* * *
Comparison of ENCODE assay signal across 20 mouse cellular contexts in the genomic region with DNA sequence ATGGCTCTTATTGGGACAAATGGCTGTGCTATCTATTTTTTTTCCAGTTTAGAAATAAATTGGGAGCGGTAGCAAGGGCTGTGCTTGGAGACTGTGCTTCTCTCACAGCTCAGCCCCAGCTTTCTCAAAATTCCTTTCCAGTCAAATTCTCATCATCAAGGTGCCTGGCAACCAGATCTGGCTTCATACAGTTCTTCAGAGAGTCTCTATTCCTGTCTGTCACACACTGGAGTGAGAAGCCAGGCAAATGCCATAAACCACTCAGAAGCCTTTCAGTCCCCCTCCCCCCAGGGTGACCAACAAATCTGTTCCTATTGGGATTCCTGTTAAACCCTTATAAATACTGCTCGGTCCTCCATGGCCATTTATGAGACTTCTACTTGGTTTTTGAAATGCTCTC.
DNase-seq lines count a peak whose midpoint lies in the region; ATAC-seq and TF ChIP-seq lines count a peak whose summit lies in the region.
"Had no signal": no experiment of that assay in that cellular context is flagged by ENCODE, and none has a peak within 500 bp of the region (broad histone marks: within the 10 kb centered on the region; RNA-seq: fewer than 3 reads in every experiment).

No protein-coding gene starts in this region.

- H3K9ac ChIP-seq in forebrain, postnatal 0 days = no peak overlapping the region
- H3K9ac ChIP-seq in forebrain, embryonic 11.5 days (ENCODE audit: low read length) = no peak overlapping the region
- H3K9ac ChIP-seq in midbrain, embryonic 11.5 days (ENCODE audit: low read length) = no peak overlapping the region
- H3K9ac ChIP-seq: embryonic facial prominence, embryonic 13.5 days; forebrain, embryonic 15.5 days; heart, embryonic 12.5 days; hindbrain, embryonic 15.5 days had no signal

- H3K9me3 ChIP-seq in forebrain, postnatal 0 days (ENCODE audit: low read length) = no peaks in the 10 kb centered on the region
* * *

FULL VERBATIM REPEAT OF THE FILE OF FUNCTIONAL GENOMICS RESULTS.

Comparison of ENCODE assay signal across 20 mouse cellular contexts in the genomic region with DNA sequence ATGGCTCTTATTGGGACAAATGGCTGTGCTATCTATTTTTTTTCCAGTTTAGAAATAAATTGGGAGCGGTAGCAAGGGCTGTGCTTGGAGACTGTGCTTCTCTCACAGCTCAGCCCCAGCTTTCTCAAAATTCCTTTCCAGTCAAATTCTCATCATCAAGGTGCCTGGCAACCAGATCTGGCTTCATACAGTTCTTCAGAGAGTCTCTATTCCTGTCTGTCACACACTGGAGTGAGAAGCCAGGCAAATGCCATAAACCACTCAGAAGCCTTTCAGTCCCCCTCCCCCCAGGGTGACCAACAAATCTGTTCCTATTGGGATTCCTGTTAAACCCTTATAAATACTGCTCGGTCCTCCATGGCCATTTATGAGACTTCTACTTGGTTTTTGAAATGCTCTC.
DNase-seq lines count a peak whose midpoint lies in the region; ATAC-seq and TF ChIP-seq lines count a peak whose summit lies in the region.
"Had no signal": no experiment of that assay in that cellular context is flagged by ENCODE, and none has a peak within 500 bp of the region (broad histone marks: within the 10 kb centered on the region; RNA-seq: fewer than 3 reads in every experiment).

No protein-coding gene starts in this region.

- H3K9ac ChIP-seq in forebrain, postnatal 0 days = no peak overlapping the region
- H3K9ac ChIP-seq in forebrain, embryonic 11.5 days (ENCODE audit: low read length) = no peak overlapping the region
- H3K9ac ChIP-seq in midbrain, embryonic 11.5 days (ENCODE audit: low read length) = no peak overlapping the region
- H3K9ac ChIP-seq: embryonic facial prominence, embryonic 13.5 days; forebrain, embryonic 15.5 days; heart, embryonic 12.5 days; hindbrain, embryonic 15.5 days had no signal

- H3K9me3 ChIP-seq in forebrain, postnatal 0 days (ENCODE audit: low read length) = no peaks in the 10 kb centered on the region